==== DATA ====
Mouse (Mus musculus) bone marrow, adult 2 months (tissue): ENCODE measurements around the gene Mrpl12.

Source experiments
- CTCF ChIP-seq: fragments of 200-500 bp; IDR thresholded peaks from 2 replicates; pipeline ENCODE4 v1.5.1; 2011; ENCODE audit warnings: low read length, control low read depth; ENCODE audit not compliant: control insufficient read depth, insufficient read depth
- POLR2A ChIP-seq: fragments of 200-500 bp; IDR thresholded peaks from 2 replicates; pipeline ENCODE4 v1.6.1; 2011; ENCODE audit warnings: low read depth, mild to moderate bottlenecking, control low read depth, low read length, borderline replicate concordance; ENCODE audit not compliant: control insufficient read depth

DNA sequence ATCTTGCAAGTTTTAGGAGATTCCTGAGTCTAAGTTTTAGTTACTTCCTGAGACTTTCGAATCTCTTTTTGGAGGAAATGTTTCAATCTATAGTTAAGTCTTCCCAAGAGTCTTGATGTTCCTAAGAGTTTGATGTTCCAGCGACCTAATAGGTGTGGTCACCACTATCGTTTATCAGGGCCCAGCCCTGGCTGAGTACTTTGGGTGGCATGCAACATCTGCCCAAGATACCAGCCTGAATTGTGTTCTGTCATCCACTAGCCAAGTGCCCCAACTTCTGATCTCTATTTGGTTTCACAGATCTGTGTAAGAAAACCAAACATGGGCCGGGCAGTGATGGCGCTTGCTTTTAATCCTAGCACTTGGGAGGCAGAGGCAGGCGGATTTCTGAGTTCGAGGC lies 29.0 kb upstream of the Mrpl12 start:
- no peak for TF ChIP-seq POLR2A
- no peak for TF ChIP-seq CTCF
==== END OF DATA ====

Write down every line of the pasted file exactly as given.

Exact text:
Mouse (Mus musculus) bone marrow, adult 2 months (tissue): ENCODE measurements around the gene Mrpl12.

Source experiments
- CTCF ChIP-seq: fragments of 200-500 bp; IDR thresholded peaks from 2 replicates; pipeline ENCODE4 v1.5.1; 2011; ENCODE audit warnings: low read length, control low read depth; ENCODE audit not compliant: control insufficient read depth, insufficient read depth
- POLR2A ChIP-seq: fragments of 200-500 bp; IDR thresholded peaks from 2 replicates; pipeline ENCODE4 v1.6.1; 2011; ENCODE audit warnings: low read depth, mild to moderate bottlenecking, control low read depth, low read length, borderline replicate concordance; ENCODE audit not compliant: control insufficient read depth

DNA sequence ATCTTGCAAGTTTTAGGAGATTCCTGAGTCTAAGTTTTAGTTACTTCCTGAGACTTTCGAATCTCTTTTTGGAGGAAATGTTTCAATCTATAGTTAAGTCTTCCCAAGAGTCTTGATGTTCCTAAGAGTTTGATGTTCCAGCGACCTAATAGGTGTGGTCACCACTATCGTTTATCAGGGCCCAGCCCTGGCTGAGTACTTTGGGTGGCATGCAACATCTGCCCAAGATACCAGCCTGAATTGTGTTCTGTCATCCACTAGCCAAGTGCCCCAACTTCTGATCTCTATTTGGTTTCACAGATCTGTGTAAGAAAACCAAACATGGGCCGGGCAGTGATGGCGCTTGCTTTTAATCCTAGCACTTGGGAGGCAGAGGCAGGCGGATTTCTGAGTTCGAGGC lies 29.0 kb upstream of the Mrpl12 start:
- no peak for TF ChIP-seq POLR2A
- no peak for TF ChIP-seq CTCF